The ATA also cites research suggesting that increasing thyroid medication during IVF is beneficial. Because of this, the ATA recommends the following: “When possible, thyroid function testing should be performed either before or 1–2 weeks after controlled ovarian hyperstimulation because results obtained during the course of controlled ovarian stimulation may be difficult to interpret.”45

They also recommend TSH increases be treated in women who get pregnant following controlled ovarian hyperstimulation (a fertility treatment used to induce ovulation by multiple ovarian follicles). For women who do not become pregnant following treatment but experience mild TSH elevations, they recommend re-checking serum levels after 2-4 weeks.

To be on the safe side I say: test don’t guess!

To sum it up (who actually needs to be treated before pregnancy)…

To sum it all up…when trying to conceive, who should actually be considered for treatment with thyroid hormone? Official guidelines support treatment if you meet any of the following criteria:46

  • TSH > 2.5 mIU/L
  • TSH > 2.5 mIU/L if you have or have ever had positive levels of TPO antibodies
  • Normal TSH if you have or have ever had positive levels of TPO antibodies, particularly if there is a history of miscarriage or past history of hypothyroidism.
  • After IVF if TSH increases and pregnancy is achieved

Note that the upper limit of the normal reference range for TSH (outside of pregnancy) is around 4.5-5 mIU/L depending on the lab you use. So your labs will not be flagged as abnormal, and if you are trying to conceive or pregnant this is an important distinction. And your healthcare provider may or may not know this given all the conflicting info flying around…so take note and discuss with them!

And remember: thyroid labs should be measured as soon as you have a positive pregnancy test, and every 4 weeks through mid-pregnancy if you have Hashimoto’s and/or hypothyroidism. If undergoing IVF, TSH should be measured either before or 1–2 weeks after controlled ovarian hyperstimulation and again after 2-4 weeks if pregnancy is not achieved.

Scrutinizing screening: why the TSH test isn’t enough

By now I’ve (hopefully) convinced you that it’s in your best interest to advocate for testing (ideally) before getting pregnant.

But—and this is key—I would argue that you need more than just the standard Thyroid Stimulating Hormone (TSH) test to evaluate for thyroid dysfunction.

There are a number of reasons for this, and best summarized in the Journal of Thyroid Research:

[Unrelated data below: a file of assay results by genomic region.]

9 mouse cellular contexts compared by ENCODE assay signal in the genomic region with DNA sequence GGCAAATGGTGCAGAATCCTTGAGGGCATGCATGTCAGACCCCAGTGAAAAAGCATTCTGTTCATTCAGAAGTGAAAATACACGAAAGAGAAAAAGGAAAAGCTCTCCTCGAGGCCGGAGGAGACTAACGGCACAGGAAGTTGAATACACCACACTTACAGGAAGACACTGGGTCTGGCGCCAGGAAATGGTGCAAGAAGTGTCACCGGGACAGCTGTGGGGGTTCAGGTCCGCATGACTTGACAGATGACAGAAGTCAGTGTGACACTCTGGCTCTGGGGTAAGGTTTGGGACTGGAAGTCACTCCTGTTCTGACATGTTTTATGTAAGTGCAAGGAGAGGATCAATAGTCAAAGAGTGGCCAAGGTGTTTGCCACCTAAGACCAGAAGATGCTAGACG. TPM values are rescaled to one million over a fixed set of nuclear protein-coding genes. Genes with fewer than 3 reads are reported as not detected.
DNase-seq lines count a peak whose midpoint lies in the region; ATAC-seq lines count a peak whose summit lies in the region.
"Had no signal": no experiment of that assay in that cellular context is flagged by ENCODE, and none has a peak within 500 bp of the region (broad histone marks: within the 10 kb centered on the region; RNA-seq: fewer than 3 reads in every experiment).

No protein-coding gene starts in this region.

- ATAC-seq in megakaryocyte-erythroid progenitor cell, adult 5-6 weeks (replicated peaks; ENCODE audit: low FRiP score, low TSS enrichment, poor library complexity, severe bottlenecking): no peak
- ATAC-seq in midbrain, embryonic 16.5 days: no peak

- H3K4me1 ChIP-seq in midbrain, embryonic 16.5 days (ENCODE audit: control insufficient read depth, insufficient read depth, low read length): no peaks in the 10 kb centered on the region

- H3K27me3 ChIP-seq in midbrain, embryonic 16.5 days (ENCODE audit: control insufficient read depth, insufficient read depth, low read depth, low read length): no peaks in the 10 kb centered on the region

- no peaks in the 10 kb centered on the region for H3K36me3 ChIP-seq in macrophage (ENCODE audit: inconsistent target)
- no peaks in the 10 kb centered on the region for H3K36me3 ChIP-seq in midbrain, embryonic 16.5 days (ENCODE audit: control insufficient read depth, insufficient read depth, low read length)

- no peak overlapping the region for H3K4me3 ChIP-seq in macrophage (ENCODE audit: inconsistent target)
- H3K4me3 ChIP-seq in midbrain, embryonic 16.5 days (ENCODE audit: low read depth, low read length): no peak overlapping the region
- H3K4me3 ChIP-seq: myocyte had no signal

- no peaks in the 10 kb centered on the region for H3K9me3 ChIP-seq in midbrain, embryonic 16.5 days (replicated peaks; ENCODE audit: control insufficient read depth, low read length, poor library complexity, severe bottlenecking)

“While this approach (measuring TSH only) has been successful in many ways, it has some grave limitations. This includes the basic question of what constitutes an agreed reference range and the fact that the population-based reference range by far exceeds the variation of the intraindividual set point. Both problems result in a potential misdiagnosis of normal and pathological thyroid function in a substantial proportion of patients.”47

Be aware that this is even more controversial than what I’ve outlined above about subclinical hypothyroidism, so this may not be your doctor’s practice. However, I fall back on risk vs. benefits and clinical experience on this one.

To get a full picture of a patient’s thyroid health and manage thyroid medication, I find some of the following labs to be clinically very helpful in managing and titrating medication:

  • TSH
  • Total T4 and T3 if pregnant
  • Free T4 and T3 outside of pregnancy
  • Thyroid Peroxidase (TPO) and Thyroglobulin (TG) antibodies

In pregnancy, specifically, a total T4 is recommended over free T4. This is because pregnancy increases serum binding proteins and free T4 may yield lower values based on reference ranges established with nonpregnant people.48 Likewise I would check a total T3 in pregnancy over a free T3.

And I wholeheartedly believe that addressing the root cause of autoimmunity will help lower thyroid antibodies over time. I see this every day in my clinical practice.

I discuss this more in A Functional Medicine Approach to Hashimoto’s Thyroiditis and Hypothyroidism.

Can I have a healthy pregnancy with hypothyroidism?

Yes you can! But, you need to do three things:

#1: Get your thyroid treated properly before getting pregnant. Remember: TSH should not be above 2.5 mIU/L.

#2: Work with your doctor closely to properly manage and likely increase your medication dose by 30% as soon as you get that positive pregnancy test.49 More on this below.

#3: Monitor your labs closely and frequently, which typically means every 4 weeks if pregnant and/or taking fertility drugs.

Your treatment options will vary based on your lab work, history, and if you have antibodies (Hashimoto’s) or not. So, you’ll want to talk to your doctor and/or midwife OR you can work with me on the Hashimoto’s and hypothyroidism piece (though I can’t replace your very important fertility or prenatal team) if you’re in Colorado, Texas, or Michigan.